More than this though, the Zionist Revolution calls on the people of Israel to elect and support leaders that partner with like minded indigenous nations in the region as well as economic and military policies that are independent from the needs of the interests of the global elites and neo-conservative elements entrenched in American foreign policy institutions.
A successful revolution means foreign organizations and global corporations who do not have the Jewish Nation’s best interests are to be kept out of decision making. Sadly our current leaders, from Naftali Bennett to Bibi Netanyahu at the very least believe the State of Israel has achieved its revolution and perhaps they have succumbed to the spirit that we were in fact born out of the ovens and gas chambers of the Holocaust rather than as a result of the immovable destiny of our ancient Nation.
Thankfully, there are those who see things differently, who place the revolution still ahead of us. From the throngs of Temple Mount activists, to the young guard in the Likud as well Moshe Feiglin’s new party Zehut, Israel’s future is bright as the body politic across the country has begin to shed to darkness of the exile in order to embrace a far more expansive future.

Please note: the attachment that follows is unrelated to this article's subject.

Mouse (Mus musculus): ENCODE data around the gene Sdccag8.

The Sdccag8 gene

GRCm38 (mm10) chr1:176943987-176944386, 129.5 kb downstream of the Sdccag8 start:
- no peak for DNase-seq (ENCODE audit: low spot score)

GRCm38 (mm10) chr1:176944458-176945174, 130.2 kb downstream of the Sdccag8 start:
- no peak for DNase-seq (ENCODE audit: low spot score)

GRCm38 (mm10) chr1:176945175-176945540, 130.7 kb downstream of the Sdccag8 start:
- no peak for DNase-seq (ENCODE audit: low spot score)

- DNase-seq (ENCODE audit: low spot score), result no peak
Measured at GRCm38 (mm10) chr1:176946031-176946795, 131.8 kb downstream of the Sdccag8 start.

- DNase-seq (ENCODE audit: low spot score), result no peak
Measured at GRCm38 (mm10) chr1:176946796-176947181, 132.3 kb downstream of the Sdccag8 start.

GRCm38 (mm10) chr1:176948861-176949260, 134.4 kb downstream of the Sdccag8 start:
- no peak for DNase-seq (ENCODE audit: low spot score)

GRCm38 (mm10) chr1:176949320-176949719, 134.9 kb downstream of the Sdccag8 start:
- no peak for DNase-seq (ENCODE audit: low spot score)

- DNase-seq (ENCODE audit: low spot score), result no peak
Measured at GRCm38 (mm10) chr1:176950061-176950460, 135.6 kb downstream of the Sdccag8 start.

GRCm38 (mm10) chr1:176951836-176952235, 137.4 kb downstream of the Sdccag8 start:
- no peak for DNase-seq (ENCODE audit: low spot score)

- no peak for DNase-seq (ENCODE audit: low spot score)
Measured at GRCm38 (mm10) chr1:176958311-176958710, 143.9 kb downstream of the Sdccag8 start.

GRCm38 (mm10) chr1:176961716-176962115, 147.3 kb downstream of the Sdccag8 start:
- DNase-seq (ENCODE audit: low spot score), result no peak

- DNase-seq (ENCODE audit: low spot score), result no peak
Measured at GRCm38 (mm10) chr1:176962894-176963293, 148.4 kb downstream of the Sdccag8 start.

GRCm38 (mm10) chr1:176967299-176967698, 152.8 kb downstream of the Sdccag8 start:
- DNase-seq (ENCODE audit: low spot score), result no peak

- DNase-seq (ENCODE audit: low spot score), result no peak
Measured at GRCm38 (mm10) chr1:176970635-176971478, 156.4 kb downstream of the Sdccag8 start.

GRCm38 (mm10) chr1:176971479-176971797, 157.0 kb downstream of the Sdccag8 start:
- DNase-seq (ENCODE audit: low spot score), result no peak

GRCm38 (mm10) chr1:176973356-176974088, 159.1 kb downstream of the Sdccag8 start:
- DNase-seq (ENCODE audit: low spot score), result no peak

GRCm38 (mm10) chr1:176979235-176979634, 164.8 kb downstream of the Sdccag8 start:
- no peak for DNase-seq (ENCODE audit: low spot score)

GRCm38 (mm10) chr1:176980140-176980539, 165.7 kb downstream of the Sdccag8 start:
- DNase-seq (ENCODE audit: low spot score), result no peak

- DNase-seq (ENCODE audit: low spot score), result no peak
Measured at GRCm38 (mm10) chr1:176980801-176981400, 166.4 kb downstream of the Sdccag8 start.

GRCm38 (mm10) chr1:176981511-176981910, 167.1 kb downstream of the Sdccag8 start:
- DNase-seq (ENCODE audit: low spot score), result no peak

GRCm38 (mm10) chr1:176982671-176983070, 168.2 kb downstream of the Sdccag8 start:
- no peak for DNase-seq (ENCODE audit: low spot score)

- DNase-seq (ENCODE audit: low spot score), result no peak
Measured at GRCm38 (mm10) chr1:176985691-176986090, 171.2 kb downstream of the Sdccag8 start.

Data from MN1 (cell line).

The challenges ahead are immense and in many ways the Nation of Israel has survived far more dire circumstances, but at the end of the day the leaders of our past were guided by the fears of the Holocaust without concern to the future. If Israel can embrace a complete faith in its cause and tap into the strength of its forefathers it will acquire the ability to deal with its enemies, while properly deciphering wrong from right. Only then will the Zionist Revolution have the ability to fulfill its true potential.
The world finds itself in a moment of chaos. Our leaders have been swept up by foreign ideals and goals. Ultimately only a clear sighted vision based on truth and faith will lead us out of the darkness we are in.